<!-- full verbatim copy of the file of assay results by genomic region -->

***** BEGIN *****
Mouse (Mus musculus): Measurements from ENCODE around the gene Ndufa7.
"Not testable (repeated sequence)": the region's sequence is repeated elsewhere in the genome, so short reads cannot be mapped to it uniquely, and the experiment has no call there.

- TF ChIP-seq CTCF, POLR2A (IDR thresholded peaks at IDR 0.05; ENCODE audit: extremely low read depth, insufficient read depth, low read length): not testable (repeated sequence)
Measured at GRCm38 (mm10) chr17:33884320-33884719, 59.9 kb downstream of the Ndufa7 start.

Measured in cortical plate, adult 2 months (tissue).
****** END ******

Mouse (Mus musculus): Measurements from ENCODE around the gene Ndufa7.
"Not testable (repeated sequence)": the region's sequence is repeated elsewhere in the genome, so short reads cannot be mapped to it uniquely, and the experiment has no call there.

- TF ChIP-seq CTCF, POLR2A (IDR thresholded peaks at IDR 0.05; ENCODE audit: extremely low read depth, insufficient read depth, low read length): not testable (repeated sequence)
Measured at GRCm38 (mm10) chr17:33884320-33884719, 59.9 kb downstream of the Ndufa7 start.

Measured in cortical plate, adult 2 months (tissue).